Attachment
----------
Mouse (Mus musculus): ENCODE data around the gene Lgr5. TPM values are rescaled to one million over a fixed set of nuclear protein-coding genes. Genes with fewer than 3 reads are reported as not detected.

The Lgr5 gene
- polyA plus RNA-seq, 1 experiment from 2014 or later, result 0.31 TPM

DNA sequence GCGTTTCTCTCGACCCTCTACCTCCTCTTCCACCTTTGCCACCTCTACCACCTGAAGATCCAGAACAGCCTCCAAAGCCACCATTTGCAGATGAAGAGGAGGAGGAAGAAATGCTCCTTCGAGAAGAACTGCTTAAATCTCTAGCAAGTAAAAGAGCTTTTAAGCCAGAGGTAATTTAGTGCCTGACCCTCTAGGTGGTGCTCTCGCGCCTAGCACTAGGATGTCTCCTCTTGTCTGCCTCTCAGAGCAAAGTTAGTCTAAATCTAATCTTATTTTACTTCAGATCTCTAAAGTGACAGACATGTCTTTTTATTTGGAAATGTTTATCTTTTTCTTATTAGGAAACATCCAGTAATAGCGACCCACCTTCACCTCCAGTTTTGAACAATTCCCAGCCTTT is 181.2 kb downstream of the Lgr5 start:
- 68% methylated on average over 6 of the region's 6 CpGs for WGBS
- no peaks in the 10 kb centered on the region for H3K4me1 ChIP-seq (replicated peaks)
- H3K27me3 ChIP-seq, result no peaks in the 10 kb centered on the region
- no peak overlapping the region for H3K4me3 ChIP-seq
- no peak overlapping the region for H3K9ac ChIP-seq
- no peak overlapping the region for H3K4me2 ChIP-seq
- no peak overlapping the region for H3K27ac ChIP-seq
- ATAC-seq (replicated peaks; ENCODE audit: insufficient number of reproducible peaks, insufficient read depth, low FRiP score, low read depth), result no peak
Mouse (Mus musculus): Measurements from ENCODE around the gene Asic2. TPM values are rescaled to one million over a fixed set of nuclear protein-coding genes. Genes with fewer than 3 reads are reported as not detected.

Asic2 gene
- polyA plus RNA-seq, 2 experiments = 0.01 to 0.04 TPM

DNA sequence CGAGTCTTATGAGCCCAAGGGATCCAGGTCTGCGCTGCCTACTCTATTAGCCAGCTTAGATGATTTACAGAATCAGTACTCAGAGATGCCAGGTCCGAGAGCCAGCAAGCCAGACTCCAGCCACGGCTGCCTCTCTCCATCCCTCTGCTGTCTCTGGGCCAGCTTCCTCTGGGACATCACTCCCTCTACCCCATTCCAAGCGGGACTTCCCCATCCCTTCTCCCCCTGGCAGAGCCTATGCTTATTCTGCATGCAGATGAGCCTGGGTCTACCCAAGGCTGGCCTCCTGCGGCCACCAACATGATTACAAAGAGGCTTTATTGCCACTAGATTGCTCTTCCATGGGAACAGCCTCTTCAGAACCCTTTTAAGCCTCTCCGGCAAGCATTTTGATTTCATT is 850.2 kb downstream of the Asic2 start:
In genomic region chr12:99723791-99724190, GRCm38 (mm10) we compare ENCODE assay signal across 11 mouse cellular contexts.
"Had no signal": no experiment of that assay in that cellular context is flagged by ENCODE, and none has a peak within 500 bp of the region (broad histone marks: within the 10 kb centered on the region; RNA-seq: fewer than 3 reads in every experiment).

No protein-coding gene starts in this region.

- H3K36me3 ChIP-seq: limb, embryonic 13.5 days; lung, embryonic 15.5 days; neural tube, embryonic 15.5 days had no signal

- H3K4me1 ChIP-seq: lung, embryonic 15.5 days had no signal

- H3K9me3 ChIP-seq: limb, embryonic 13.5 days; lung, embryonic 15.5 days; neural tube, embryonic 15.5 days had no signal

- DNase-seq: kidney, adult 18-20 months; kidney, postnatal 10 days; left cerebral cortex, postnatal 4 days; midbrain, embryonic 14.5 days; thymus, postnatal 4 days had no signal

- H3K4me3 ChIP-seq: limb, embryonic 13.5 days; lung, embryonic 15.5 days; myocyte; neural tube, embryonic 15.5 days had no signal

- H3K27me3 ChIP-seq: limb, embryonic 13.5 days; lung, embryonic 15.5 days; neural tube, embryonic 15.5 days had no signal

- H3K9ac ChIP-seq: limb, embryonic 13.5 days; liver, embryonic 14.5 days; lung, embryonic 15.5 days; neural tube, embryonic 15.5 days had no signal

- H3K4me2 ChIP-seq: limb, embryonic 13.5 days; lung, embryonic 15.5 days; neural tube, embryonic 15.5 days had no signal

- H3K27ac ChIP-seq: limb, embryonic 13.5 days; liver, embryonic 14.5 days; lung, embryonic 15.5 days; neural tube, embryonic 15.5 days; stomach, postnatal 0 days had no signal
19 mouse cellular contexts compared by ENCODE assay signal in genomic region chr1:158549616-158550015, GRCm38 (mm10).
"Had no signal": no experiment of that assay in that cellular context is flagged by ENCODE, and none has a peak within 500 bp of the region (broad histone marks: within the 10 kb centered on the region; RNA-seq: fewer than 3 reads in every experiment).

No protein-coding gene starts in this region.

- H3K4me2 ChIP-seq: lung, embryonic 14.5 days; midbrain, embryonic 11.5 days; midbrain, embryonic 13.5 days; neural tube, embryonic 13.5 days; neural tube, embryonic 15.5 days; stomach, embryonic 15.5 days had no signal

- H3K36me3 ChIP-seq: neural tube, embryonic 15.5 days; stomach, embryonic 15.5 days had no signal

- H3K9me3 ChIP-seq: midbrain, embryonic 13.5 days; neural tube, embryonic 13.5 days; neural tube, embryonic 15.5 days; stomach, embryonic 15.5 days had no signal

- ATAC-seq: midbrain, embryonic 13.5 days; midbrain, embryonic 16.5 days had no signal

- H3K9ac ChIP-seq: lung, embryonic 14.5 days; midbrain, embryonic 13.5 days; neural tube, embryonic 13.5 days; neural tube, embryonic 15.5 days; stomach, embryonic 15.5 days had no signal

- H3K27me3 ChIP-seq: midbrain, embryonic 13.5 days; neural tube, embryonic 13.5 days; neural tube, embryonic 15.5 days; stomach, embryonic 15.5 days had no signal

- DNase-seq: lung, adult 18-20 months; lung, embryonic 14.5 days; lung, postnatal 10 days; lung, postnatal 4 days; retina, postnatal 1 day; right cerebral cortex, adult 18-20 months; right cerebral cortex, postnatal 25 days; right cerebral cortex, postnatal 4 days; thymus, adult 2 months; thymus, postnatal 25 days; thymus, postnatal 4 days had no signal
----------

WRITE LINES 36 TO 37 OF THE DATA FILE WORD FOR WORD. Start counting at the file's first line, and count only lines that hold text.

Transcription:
- H3K9ac ChIP-seq: lung, embryonic 14.5 days; midbrain, embryonic 13.5 days; neural tube, embryonic 13.5 days; neural tube, embryonic 15.5 days; stomach, embryonic 15.5 days had no signal

- H3K27me3 ChIP-seq: midbrain, embryonic 13.5 days; neural tube, embryonic 13.5 days; neural tube, embryonic 15.5 days; stomach, embryonic 15.5 days had no signal